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A Quick Tour of the Allegheny National Forest

Alex Lamoreaux|

Northern Goshawk - recently-fledged juvenile (Photo by Alex Lamoreaux)

Last Friday, I met up with my friend Josh Lefever at his field house near Irvine, PA in Warren County and we spent a few hours that afternoon birding spots around the Allegheny National Forest (ANF). Click on links throughout this post for our eBird checklist of that location. Saturday we spent all day in Crawford and Erie County’s and didn’t get back to Warren County till dark, but then had a few hours to check some more birding spots in the ANF before I had to drive back to State College. This was my first experience birding in the ANF, and it was fantastic. The ANF is really nothing like the forests I am used to in Centre County and the south-central parts of the state. The birding was great, with lots of breeding warblers and other passerines plus the added excitement of being somewhere wild enough to actually have breeding goshawks! Northern Goshawk was our first and foremost target, and we were very happy to see an adult female with one of her recently-fledged young. Nearby we stopped at an area to look for breeding Mourning Warblers and Pine Warblers, and easily found both!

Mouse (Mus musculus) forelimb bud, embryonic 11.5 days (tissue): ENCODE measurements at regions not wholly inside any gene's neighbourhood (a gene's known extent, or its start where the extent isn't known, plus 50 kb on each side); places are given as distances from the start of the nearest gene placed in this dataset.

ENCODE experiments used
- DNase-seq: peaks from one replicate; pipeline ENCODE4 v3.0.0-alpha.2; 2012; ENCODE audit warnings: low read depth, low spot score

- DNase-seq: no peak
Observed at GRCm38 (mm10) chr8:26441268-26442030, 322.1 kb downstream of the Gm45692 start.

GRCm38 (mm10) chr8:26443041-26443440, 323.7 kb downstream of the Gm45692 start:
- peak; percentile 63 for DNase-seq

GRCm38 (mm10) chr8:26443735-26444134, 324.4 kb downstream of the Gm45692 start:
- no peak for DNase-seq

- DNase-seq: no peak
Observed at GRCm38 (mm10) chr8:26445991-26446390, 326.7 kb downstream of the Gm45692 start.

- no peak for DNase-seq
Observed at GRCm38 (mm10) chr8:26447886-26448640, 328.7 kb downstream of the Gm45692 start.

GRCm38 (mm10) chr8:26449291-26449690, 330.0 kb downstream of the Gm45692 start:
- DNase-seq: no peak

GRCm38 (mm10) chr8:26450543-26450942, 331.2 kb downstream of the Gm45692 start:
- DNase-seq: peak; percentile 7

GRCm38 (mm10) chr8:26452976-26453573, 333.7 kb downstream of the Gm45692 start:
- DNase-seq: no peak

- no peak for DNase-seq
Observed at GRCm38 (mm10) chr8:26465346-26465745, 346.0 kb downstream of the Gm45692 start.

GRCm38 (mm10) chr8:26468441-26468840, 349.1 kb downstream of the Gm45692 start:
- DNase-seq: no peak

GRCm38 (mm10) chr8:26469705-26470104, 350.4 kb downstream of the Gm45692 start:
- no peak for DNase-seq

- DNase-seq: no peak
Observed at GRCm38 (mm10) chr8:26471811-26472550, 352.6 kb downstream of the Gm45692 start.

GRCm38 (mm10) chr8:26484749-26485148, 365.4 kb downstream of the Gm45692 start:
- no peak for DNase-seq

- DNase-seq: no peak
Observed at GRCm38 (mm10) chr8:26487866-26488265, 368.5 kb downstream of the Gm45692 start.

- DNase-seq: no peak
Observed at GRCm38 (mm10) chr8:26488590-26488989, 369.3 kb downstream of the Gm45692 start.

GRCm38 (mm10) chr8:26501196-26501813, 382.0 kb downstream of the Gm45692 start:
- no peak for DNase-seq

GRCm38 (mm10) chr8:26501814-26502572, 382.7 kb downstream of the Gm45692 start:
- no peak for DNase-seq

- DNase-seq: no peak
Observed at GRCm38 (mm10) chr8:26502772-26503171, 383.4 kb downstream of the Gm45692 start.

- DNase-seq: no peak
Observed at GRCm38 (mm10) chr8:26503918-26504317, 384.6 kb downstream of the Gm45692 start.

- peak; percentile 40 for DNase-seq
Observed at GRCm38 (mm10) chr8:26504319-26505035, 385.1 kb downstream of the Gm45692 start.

Northern Goshawk – recently-fledged juvenile (Photo by Alex Lamoreaux)

Mourning Warbler – adult male (Photo by Alex Lamoreaux)

On Sunday morning, we focused our efforts on finding some more breeding warbler species especially Cerulean Warbler which is known to breed along the Allegheny River. At one of the first stops Josh took us to, we had beautiful looks at an adult male Cerulean! At the same location we also had Chestnut-sided Warbler, American Redstart, and Wood Thrush. At a steep site near the Kinzua Dam, we searched for breeding Winter Wren and Black-throated Blue Warbler and found both!

Cerulean Warbler – adult male (Photo by Alex Lamoreaux)

Winter Wren – male (Photo by Alex Lamoreaux)

Hopefully I will have the opportunity to visit the Allegheny National Forest again soon, and explore more areas. That portion of the state is wild and beautiful and certainly one of our greatest natural areas. Below is a photo I took with my iPhone that really shows the type of habitat found in that area of PA.

A steep, forested hillside in the ANF (Photo by Alex Lamoreaux)

About the Author

Alex Lamoreaux

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Alex Lamoreaux has been an avid birder and naturalist since he was a youngster, growing up exploring the farmland and forested ridges near Hershey, Pennsylvania. He attended Hershey High School and Penn State University. Alex has worked on wildlife research projects, ranging from Whimbrel along the coast of Virginia to Yellow-billed Cuckoos in the desert southwest. Alex loves to share his knowledge of nature, as well as help to bring the birding community together to share the enjoyment that spending time in nature has to offer. Alex has helped to organize and coordinate birding events in his home state of Pennsylvania and beyond. He has traveled extensively throughout North America, Central America, and South Africa and is currently pursuing nature tour guiding, as well as continuing to refine his passion for wildlife photography.Contact Info for Alex Lamoreaux: aslamoreaux@gmail.com (717) 943-7086